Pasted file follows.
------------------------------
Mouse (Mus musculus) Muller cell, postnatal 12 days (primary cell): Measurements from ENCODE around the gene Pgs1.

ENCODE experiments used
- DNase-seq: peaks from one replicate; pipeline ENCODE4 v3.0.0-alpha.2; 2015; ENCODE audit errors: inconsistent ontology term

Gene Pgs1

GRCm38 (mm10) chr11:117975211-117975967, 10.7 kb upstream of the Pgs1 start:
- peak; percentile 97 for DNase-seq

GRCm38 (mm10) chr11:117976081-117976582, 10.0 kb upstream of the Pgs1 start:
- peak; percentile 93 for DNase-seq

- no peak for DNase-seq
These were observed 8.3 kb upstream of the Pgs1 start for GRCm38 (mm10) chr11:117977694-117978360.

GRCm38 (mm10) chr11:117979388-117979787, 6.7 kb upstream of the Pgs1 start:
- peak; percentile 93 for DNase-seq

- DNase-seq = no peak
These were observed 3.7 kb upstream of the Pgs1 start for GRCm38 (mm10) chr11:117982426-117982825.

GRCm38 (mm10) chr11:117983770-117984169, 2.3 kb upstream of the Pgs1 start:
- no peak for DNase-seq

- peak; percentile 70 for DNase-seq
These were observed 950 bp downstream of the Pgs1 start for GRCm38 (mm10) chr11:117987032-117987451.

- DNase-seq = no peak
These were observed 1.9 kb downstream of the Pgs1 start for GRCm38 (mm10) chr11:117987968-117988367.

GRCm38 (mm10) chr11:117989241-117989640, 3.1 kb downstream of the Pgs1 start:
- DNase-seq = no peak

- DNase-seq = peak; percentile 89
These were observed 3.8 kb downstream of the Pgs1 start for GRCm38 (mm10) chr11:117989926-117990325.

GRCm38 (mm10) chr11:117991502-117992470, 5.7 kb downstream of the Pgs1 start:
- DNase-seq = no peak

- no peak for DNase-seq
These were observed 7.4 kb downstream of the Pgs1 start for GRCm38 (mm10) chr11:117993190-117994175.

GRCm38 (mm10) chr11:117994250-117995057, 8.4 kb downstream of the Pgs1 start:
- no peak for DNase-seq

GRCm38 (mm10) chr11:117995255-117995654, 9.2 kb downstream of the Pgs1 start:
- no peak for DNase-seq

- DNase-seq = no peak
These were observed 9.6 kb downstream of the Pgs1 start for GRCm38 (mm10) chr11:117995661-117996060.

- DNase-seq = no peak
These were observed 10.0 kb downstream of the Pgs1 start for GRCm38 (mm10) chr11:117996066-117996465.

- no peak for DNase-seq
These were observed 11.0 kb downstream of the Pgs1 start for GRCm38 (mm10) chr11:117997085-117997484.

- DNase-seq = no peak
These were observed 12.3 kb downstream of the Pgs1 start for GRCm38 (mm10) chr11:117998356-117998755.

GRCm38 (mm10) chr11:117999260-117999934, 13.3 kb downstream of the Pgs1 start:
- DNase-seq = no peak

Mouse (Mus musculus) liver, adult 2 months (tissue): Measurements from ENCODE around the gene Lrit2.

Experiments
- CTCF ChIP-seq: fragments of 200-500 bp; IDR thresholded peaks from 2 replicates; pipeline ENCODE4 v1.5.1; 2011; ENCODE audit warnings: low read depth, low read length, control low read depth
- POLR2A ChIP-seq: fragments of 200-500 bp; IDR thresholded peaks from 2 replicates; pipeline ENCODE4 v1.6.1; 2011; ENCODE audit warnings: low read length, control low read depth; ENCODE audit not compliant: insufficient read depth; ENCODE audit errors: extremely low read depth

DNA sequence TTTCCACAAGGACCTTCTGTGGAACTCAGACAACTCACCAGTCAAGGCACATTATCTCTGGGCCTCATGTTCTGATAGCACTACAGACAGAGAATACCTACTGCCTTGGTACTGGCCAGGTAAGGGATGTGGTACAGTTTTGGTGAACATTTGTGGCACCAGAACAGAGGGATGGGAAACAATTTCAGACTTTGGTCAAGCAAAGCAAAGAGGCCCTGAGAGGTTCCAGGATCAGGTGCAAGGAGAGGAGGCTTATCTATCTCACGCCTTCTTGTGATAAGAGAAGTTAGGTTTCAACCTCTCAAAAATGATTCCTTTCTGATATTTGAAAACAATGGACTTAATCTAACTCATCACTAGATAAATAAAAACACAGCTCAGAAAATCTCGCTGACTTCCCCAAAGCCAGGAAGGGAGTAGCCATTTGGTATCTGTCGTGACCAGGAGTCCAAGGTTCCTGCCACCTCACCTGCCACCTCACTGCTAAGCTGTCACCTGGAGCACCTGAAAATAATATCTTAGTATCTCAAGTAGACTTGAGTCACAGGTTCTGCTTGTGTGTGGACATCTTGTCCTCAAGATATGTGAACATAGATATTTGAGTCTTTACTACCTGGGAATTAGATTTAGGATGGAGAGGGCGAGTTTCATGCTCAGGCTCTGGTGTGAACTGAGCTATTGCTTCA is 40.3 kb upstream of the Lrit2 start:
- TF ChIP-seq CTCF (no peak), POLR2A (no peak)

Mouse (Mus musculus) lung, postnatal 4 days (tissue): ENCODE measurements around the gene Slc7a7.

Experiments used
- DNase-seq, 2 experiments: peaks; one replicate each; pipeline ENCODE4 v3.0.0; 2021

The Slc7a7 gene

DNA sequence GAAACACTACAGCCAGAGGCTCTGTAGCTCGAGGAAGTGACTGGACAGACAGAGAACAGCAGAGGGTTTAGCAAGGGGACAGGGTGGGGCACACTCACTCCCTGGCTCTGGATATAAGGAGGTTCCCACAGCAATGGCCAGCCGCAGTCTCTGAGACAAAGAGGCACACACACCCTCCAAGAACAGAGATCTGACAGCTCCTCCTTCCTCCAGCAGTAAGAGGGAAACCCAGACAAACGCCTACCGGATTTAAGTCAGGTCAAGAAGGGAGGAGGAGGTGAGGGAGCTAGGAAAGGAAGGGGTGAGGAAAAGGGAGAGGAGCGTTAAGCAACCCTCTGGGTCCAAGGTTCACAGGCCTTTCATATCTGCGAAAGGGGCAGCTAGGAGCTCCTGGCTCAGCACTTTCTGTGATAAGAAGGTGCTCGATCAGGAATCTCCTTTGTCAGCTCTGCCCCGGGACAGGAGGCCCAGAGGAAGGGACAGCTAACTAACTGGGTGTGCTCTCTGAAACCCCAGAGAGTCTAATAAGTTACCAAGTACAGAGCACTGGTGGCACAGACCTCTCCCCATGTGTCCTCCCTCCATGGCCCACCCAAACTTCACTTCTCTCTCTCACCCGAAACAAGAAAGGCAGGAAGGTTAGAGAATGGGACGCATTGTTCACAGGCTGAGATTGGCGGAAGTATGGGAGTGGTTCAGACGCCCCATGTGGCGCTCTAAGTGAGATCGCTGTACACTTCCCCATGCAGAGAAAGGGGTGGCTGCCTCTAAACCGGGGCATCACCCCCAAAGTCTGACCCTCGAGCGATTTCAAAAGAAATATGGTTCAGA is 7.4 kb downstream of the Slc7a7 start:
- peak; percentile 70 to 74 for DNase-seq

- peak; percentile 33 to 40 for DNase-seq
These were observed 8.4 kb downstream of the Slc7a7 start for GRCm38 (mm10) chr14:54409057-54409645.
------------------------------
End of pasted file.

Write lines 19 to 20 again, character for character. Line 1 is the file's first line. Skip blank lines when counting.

- DNase-seq = no peak
These were observed 1.9 kb downstream of the Pgs1 start for GRCm38 (mm10) chr11:117987968-117988367.